By Rob Hof in San Mateo, Calif. Auction site eBay built its vast online marketplace on the lure of finding almost anything at a bargain price. But that success means its stock is anything but a bargain. At $63 a share, eBay is worth a bracing $19 billion, and its price-to-earnings ratio of 94 dwarfs those of much bigger businesses such as Microsoft and Wal-Mart. No wonder some analysts and investors are getting nosebleeds. "We've been very bullish on the business model," says analyst George Sutton of RBC Capital Markets. "But the stock price assumes everything to be perfect forever."
It's an assumption that a few analysts are starting to question. Sutton, for one, downgraded the stock on Sept. 30 to underperform, the Street's euphemism for sell. He worries that eBay's 50%-plus growth in sales and earnings can't continue too much longer. His is the only sell rating, but three other analysts rate the stock a hold, and 11 a buy or strong buy. Yet even the bulls are cautious. Merrill Lynch's Justin Baldauf lists a 12-month target price of $70 -- below the 52-week high of $72.74 reached last December.
"ALMOST FLAWLESSLY." If any outfit seems to deserve a stratospheric valuation, it would be eBay. Even as most dot-coms bite the dust, eBay doesn't seem to be slowing down. Third-quarter profits more than tripled, hitting $61 million, on sales that jumped 49%, to $289 million. For 2002, eBay is expected to earn about $233 million, up 153% from 2001, on sales that grew 56%, to $1.2 billion.
Says analyst Derek Brown, who had a buy rating before recently leaving San Francisco investment bank W.R. Hambrecht & Co.: "You've got a company that's executing almost flawlessly, has no real competition, and is on the front end of a massive opportunity."
That opportunity seems to keep growing as well. At its Oct. 30 analyst day, eBay said it's planning to expand beyond consumer-oriented goods early in 2003. It figures the market for industrial products, from restaurant equipment to medical gear, is potentially worth $1 trillion. At the same time, even in its top five markets -- cars, electronics, home products, fashion items, and sports -- eBay still has well under 3% of the total.
PUBLIC DEFENDER. That leaves a lot more room for possible growth. "Our dream of becoming the commerce engine of the Internet is coming true," says CEO Margaret C. Whitman. "We remain right on track to achieve the 2005 goal of $3 billion in sales."
That's why eBay executives sound more confident than ever -- even in their stock price. In a rare public defense of its lofty shares, eBay Chief Financial Officer Rajiv Dutta recently suggested that eBay's stock isn't really out of line -- even in comparison with leaders in other industries. For one, he noted that eBay's price-to-free cash flow ratio of 43 is less than half that of Wal-Mart's and less than Microsoft's. An even more arcane measure -- price-to-free cash flow-to growth -- clocks in at 0.8, way under Wal-Mart's 3.7 and Microsoft's 2.4.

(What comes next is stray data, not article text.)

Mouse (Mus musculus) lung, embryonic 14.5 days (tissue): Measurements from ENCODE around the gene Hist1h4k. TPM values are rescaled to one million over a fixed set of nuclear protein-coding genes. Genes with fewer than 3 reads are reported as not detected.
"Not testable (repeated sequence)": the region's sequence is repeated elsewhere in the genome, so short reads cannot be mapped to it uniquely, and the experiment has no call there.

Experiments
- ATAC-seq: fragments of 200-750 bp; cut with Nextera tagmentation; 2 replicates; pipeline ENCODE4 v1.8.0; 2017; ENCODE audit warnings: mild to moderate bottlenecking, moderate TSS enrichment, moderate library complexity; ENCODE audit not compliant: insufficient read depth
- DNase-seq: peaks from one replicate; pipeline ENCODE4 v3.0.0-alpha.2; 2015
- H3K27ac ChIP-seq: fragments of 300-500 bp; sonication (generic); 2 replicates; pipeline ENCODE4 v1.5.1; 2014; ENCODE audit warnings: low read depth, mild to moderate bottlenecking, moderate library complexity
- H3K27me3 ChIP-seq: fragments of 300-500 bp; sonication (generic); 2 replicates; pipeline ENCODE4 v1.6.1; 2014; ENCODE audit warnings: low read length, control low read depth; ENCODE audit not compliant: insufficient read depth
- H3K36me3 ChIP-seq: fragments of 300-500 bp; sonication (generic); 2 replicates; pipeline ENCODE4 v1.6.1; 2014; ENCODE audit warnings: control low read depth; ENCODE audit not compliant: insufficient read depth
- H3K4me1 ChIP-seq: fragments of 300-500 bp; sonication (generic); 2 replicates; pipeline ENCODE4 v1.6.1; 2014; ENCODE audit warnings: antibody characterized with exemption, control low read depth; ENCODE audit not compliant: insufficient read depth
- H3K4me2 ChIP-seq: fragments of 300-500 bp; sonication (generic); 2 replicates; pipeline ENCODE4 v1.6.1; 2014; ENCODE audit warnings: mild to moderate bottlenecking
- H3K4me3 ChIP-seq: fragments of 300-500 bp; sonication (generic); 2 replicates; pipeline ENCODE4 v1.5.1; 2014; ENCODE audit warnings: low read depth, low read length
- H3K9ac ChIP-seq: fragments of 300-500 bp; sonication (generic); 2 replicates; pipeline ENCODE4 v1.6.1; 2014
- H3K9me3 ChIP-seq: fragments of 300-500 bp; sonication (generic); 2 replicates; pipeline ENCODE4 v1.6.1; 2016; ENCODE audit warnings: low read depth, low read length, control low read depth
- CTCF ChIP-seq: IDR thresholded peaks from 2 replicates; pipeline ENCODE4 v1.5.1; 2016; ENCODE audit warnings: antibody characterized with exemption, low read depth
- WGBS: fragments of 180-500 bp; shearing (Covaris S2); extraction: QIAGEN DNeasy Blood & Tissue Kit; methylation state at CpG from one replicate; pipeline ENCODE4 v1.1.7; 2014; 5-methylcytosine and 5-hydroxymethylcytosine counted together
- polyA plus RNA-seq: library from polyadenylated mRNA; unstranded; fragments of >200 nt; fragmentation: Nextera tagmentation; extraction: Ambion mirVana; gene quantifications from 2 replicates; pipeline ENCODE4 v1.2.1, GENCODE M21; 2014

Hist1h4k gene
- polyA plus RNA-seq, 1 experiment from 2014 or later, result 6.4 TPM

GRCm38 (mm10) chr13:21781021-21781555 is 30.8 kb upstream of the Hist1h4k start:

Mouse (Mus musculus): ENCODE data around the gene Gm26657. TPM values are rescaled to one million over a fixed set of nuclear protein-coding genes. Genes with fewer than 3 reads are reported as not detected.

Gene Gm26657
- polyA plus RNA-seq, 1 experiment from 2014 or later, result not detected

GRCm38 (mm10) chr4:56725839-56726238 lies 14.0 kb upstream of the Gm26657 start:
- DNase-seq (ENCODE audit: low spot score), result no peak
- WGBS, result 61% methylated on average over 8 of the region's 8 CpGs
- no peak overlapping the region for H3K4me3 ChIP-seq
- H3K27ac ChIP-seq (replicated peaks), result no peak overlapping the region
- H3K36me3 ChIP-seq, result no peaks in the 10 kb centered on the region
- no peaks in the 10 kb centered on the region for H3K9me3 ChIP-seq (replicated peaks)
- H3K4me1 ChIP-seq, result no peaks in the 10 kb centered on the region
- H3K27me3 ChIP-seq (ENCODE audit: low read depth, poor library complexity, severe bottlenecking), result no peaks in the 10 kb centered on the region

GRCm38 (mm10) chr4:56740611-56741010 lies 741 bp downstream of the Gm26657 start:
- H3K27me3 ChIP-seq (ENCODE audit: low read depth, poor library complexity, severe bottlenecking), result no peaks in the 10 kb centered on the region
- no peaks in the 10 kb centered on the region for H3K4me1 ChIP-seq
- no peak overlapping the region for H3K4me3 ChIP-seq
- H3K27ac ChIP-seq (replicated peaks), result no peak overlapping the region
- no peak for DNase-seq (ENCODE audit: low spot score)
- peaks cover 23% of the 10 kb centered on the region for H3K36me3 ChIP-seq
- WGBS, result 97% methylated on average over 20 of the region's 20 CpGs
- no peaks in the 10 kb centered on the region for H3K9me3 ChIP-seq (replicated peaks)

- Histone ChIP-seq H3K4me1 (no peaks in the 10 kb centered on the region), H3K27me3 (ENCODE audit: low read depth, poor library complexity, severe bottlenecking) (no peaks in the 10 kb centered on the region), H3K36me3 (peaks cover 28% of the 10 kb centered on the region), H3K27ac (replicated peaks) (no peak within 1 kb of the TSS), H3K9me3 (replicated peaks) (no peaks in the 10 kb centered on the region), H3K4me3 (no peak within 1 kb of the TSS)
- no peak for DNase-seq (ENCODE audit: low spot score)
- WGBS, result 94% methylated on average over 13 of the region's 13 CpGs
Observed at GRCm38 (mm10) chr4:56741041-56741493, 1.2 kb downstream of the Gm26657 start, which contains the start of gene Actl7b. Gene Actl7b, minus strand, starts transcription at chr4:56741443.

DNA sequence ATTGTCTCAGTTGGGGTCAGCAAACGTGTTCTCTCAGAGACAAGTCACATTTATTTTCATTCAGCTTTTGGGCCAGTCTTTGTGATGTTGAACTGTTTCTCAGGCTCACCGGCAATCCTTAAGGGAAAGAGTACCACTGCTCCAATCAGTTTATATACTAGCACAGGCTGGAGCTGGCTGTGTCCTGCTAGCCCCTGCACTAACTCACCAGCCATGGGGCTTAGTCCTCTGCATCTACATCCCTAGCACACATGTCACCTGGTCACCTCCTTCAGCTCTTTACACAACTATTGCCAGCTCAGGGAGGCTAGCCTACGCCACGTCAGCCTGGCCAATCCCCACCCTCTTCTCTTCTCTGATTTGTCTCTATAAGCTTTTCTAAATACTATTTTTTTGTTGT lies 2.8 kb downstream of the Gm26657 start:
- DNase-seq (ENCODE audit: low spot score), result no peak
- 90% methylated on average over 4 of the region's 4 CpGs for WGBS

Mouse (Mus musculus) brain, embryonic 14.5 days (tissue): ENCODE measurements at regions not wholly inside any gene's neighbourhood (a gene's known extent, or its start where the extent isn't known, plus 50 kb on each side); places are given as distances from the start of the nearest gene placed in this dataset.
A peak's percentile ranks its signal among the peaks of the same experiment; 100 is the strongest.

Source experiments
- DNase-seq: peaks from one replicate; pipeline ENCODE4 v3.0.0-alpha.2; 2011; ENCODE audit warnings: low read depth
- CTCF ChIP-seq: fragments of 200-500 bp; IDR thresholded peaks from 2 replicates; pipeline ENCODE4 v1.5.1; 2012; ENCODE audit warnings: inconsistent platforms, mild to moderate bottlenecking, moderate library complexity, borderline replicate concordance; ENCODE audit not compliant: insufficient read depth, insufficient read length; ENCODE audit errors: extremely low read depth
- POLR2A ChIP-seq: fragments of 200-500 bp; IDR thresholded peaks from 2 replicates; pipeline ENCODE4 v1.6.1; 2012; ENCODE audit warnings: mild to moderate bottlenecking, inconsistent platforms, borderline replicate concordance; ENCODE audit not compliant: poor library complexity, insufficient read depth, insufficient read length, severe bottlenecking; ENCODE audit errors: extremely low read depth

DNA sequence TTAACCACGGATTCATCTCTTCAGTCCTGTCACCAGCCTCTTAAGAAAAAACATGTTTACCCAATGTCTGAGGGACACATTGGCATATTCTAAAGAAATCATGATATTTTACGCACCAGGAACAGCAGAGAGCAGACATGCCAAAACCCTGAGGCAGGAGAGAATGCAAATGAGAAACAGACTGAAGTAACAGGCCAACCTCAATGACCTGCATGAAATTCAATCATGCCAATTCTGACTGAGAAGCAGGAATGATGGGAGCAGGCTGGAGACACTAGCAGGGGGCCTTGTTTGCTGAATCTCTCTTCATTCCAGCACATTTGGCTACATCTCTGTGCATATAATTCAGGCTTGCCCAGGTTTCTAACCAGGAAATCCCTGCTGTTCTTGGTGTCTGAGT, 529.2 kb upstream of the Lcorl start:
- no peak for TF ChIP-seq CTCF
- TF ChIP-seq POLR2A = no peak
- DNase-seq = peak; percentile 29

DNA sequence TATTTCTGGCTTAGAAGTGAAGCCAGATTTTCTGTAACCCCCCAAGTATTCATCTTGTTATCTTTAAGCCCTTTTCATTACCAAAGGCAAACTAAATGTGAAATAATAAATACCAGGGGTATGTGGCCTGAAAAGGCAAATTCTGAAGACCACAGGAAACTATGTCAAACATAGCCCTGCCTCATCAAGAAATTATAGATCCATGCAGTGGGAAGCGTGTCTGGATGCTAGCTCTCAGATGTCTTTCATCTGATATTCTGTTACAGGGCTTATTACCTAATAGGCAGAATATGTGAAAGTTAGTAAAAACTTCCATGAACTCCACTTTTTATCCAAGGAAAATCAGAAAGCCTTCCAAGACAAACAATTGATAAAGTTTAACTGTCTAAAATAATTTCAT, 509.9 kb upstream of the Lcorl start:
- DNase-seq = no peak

The point: Because eBay's business takes little cash to expand, profit growth produces outsize cash flows. Dutta notes: "This is one earnings stream that you can literally take to the bank."
ACROPHOBIC. Dutta's math may get a little dizzying, but investors -- at least those who have already bought the stock -- share eBay's enthusiasm. "It's a reasonable price to pay for that growth," says David M. Hutchison, equity analyst with Insight Capital Management, a Walnut Creek (Calif.) concern that holds 557,000 eBay shares. "We see a lot of ways that growth can continue into the future."
For all that, it's easy to understand why some analysts and investors are feeling a bout of acrophobia coming on. RBC's Sutton says his big concern is early signs that the key underpinning for the stock -- eBay's growth rate -- could start to fall as early as 2003. He estimates that because supply of product is rising faster than the demand. The rate of successful auctions -- those that receive at least one bid -- has fallen from 62% a year ago to 56% now. He also points to eBay's own admission that the average selling price of products on the site is slipping, though it won't say by how much.
And while competition has scarcely dented eBay so far, it's heating up. Amazon.com has seen rapid growth in its Amazon Marketplace, which works like eBay. Sutton says large sellers he has talked to are starting to look at Amazon and even to traditional liquidators to sell large volumes of merchandise. "The sellers we speak to are fairly skeptical" that eBay can boost demand enough to absorb the higher amounts of products on the site, he says.
ABOUT TO FALL? Most analysts and investors, however, have no qualms about eBay's underlying business. What gets them is simply the breathtaking stock price. "It's a great company, no doubt about it," says Bruce J. Raabe, chief investment officer with Collins & Co., whose San Francisco Bay Area-focused Golden Gate Fund holds no eBay shares. "We've just always had an issue with valuation."
He thinks eBay's p-e ratio will fall to half its current level in roughly the next 18 months. If so, investors who don't own the stock might want to wait for it to come down a bit before making a bid for this Internet success story. Edited by Beth Belton